A Federal High Court in Abuja has granted the Socio-Economic Right and Accountability Project (SERAP) permission to proceed with its lawsuit against the oil producing states’ governors, over “their failure to account for the spending of the oil derivation refunds of N625bn recently paid to them by the Federal Government, including details and locations of projects executed with the money.”

The civic group stated this in a tweet, revealing that the leave was granted by Hon. Justice Omotosho on Friday:

“BREAKING: Hon. Justice Omotosho of the Federal High Court, Abuja yesterday granted SERAP the leave to pursue our suit seeking to compel Wike, Okowa, and other Niger Delta governors to account for their spending of over N625 billion oil derivation refunds,” SERAP tweeted on Saturday.

President Muhammadu Buhari-led government had recently paid N625.43 billion oil derivation refunds to the governors of Abia, Akwa Ibom, Bayelsa, Delta, Edo, Rivers, Ondo, Imo and Cross River states. The payments covered 13 per cent oil derivation, subsidy and SURE-P refunds from 1999 to 2021.

In the suit, numbered FHC/ABJ/CS/2371/2022, SERAP is asking the court to direct and compel the governors to disclose and publish spending of the derivation, subsidy and SURE-P refunds.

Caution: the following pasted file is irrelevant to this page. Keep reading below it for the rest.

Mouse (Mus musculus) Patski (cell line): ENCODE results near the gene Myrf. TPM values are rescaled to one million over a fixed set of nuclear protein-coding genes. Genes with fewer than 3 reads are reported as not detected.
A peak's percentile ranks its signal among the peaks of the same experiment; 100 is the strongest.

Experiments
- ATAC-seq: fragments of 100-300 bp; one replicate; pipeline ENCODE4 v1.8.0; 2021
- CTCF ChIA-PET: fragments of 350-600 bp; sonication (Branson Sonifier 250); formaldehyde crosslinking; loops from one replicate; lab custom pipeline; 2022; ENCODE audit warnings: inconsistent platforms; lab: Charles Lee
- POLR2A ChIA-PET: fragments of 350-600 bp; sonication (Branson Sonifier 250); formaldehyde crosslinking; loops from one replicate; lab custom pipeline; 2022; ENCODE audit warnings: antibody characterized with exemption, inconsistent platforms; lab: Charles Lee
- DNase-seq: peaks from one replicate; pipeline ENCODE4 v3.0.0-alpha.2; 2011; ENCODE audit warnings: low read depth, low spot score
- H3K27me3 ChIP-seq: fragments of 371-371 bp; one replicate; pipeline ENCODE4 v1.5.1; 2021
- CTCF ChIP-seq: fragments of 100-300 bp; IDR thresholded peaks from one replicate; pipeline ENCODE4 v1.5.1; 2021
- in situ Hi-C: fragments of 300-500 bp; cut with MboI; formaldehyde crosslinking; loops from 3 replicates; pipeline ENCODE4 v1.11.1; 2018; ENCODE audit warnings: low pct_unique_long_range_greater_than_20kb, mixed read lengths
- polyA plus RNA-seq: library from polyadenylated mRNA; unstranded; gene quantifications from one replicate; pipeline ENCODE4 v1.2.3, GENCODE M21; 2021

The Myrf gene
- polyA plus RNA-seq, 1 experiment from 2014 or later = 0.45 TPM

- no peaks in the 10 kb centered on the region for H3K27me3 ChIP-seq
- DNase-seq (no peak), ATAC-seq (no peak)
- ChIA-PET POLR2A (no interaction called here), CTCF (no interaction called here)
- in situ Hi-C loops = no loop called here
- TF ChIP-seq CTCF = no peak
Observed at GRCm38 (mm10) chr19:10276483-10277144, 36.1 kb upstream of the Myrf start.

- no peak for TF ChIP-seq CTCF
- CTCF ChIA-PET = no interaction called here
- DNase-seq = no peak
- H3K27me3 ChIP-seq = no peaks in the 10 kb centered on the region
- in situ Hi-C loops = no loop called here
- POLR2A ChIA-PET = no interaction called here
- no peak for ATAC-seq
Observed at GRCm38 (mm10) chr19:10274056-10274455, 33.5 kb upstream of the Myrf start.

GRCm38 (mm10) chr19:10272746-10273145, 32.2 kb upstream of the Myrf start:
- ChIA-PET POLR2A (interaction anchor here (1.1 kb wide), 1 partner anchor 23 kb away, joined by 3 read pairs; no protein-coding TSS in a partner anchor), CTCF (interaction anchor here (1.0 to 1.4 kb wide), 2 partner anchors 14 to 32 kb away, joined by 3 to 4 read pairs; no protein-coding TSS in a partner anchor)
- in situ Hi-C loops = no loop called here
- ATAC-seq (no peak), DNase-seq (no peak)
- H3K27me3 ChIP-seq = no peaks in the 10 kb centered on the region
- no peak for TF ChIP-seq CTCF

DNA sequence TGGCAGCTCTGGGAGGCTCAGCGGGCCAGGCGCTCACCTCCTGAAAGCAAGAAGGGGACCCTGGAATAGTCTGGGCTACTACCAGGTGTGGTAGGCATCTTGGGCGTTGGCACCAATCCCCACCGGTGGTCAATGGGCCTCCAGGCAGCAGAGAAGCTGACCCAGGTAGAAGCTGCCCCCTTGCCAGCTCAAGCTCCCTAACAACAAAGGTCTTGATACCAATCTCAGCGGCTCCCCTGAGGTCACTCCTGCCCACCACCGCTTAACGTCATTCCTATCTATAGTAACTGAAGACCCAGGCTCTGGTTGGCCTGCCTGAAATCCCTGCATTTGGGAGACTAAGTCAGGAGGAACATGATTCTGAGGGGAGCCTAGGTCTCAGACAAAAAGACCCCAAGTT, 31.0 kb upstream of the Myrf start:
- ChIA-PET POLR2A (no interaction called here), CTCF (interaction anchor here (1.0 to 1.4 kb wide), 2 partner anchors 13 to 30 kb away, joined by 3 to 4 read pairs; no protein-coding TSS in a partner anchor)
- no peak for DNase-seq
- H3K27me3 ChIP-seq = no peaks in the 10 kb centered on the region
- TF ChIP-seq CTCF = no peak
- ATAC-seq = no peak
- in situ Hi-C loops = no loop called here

The group is also asking the court to compel President Muhammadu Buhari to direct anti-corruption agencies to investigate spending of the public funds collected by the governors, and where appropriate, ensure prosecution of suspected perpetrators and recovery of proceeds of corruption.

In the suit, the organisation is arguing that the 1999 Constitution (as amended), Freedom of Information Act and African Charter on Human and Peoples’ Rights impose transparency obligations on governors to disclose spending of oil derivation, subsidy and SURE-P refunds.

“State governors cannot hide under the excuse that the Freedom of Information Act is not applicable to their states. The governors also have clear legal obligations to provide the information, as prescribed by the provisions of the Nigerian Constitution and the African Charter on Human and Peoples’ Rights,” the court document read.

“It is in the public interest and the interest of justice to grant this application. Nigerians are entitled to their constitutionally and internationally recognized human right to information.”

SERAP is also arguing that, “The constitutional principle of democracy provides a foundation for Nigerians’ right to know details of spending of public funds. Citizens’ right to know promotes openness, transparency, and accountability that is in turn crucial for the country’s democratic order.

“The public interest in obtaining the information about expenditures relating to the refunds outweighs any other interests. The oversight afforded by public access to such details would serve as an important check on the activities of the governors, and help to prevent abuses of the public trust.”

Leave a Reply

Your email address will not be published. Required fields are marked *

%d bloggers like this: